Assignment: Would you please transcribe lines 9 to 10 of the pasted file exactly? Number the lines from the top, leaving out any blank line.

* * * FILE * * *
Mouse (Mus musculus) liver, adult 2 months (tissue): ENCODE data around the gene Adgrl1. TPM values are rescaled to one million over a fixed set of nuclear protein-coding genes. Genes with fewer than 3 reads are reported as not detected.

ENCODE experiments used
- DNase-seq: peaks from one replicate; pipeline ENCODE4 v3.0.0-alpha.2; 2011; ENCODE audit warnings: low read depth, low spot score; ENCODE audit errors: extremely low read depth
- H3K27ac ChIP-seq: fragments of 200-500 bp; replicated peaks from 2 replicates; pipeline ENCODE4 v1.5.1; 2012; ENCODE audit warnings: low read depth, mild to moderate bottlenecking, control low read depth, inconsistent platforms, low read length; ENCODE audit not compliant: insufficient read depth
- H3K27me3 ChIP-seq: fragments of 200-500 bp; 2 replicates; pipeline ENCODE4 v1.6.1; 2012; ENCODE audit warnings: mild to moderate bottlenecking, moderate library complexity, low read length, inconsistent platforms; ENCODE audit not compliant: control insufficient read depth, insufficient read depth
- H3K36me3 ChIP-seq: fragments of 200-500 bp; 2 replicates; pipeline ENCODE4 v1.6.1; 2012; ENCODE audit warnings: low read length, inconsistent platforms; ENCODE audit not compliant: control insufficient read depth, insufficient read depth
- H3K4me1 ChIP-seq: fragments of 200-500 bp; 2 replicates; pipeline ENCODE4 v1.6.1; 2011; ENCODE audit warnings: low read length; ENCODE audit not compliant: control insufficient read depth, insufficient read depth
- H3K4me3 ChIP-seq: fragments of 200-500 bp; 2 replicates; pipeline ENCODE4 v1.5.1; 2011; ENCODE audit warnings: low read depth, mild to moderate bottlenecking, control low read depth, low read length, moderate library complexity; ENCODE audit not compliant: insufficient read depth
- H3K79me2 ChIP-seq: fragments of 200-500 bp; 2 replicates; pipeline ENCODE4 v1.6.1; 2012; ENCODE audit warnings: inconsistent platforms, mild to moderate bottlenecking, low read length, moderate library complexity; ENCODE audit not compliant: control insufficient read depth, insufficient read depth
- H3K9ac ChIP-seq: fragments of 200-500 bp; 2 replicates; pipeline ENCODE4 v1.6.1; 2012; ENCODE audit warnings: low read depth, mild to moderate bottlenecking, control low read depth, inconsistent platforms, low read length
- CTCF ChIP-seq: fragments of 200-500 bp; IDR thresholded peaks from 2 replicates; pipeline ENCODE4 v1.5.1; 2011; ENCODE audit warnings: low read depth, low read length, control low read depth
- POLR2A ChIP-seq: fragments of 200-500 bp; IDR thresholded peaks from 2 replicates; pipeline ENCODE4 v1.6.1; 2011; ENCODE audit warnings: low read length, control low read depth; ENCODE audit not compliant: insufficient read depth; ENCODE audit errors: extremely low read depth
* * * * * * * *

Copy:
- H3K79me2 ChIP-seq: fragments of 200-500 bp; 2 replicates; pipeline ENCODE4 v1.6.1; 2012; ENCODE audit warnings: inconsistent platforms, mild to moderate bottlenecking, low read length, moderate library complexity; ENCODE audit not compliant: control insufficient read depth, insufficient read depth
- H3K9ac ChIP-seq: fragments of 200-500 bp; 2 replicates; pipeline ENCODE4 v1.6.1; 2012; ENCODE audit warnings: low read depth, mild to moderate bottlenecking, control low read depth, inconsistent platforms, low read length